The Black Eagle Museum was started by caretaker Margy Fraser. A great deal of history can be found inside this converted miner’s cabin. Inside one can find an assortment of rocks, minerals and artifacts of the Champion Mine. A collection of old photos, letters and articles make this place come to life. There’s even and old Champion Spark Plug from the 1930s and vacuum tube radio, both used andalusite as an electric insulation. 

We didn’t come fully prepared to make the second leg up to the mine workings on this trip. The day ran away from us, and we started to lose daylight. We had such a great time on this adventure that we are already making plans to return, spend the night in an old miner’s cabin, and then hike up to the mine workings at 9,000 ft. elevation.

For now, all we can say is that if you can make the trip, it’s worth doing. You get to experience history, rugged trails, and a place so remote and beautiful that only those willing to put in the sweat will be rewarded.

Sunset view of the Sierra Nevada Mountains from the wood deck at Black Eagle Camp.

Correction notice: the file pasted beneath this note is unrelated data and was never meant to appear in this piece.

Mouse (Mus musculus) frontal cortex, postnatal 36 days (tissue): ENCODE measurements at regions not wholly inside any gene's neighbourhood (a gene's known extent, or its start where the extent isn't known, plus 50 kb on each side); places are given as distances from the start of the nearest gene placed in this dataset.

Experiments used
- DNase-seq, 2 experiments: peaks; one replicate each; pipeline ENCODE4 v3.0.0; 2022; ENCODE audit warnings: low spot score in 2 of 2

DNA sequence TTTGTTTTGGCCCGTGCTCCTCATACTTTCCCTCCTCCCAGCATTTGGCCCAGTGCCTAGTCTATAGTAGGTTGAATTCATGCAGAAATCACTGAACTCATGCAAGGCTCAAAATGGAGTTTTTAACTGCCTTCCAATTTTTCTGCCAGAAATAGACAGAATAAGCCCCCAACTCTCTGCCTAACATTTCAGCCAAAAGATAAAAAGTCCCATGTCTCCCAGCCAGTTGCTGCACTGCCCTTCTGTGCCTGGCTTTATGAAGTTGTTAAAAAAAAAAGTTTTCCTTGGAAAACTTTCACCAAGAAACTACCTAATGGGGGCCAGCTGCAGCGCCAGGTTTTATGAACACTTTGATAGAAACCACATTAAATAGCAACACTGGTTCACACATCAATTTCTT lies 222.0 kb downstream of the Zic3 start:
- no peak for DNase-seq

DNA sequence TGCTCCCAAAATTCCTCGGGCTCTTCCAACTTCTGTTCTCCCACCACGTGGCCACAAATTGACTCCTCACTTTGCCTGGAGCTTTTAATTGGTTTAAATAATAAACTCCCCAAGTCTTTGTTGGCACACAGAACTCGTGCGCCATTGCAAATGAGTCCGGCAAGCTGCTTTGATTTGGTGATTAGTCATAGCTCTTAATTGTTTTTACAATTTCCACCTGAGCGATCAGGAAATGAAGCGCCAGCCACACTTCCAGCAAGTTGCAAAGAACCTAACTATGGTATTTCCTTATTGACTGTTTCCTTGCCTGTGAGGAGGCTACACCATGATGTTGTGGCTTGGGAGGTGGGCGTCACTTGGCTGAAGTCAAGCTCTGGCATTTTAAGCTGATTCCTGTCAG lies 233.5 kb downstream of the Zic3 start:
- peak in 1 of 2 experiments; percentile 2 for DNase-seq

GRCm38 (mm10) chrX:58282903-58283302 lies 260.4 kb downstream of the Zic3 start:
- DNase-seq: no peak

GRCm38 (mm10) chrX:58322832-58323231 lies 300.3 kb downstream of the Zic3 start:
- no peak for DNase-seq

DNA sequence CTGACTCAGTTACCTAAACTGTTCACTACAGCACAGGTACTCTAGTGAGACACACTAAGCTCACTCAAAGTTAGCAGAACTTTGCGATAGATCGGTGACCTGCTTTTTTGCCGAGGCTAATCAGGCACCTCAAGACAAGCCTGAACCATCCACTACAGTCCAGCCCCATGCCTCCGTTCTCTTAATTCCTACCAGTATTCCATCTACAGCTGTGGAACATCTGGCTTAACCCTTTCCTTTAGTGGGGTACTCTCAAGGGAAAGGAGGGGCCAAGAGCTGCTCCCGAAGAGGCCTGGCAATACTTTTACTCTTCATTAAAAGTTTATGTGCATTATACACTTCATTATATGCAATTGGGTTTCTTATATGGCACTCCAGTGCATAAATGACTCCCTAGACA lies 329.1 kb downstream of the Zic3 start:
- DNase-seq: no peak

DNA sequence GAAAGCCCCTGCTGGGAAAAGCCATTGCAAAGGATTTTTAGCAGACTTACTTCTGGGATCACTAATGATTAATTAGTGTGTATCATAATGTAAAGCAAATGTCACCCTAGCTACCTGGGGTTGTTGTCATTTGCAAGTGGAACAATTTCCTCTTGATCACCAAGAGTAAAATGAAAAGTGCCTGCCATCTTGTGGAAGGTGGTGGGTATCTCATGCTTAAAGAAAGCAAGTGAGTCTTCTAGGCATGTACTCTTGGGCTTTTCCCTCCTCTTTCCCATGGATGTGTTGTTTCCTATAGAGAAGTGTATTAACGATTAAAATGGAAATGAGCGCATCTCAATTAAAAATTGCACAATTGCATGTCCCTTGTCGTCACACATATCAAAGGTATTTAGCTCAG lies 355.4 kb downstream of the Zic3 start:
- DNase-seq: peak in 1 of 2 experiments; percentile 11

The best time to do this off-road trip is spring through early fall. Avoid the winter months as the White Mountains do get snow, especially at the higher elevations. Plan on at least two days to be able to properly explore the Black Eagle Camp and Champion Mine upper workings. At minimum, a full-day is required.

The Champion Mine and Black Eagle Camp are very special. Please take care of it, leave it better than you found it, and only take photos. If you have any supplies you would like to donate to the Adopt-A-Cabin program, do it. Water, firewood and canned food are always welcomed.

Some good resources to plan your adventure are found below.

Inyo-Mono SUV Trails by Roger Mitchell
Track & Trail Publications

Sierra Maps - Bishop Region (Includes 4x4 and ATV Trails)
Available at most gas stations along HWY 395 and by mail order.
(760) 873-5838

White Mountain Ranger Station - Inyo National Forest
798 North Main Street
Bishop, CA 93514
(760) 873-2503
(760) 873-2501 TDD

Bishop Chamber of Commerce
690 North Main Street
Bishop, CA 93514
(760) 873-8405 Newsletter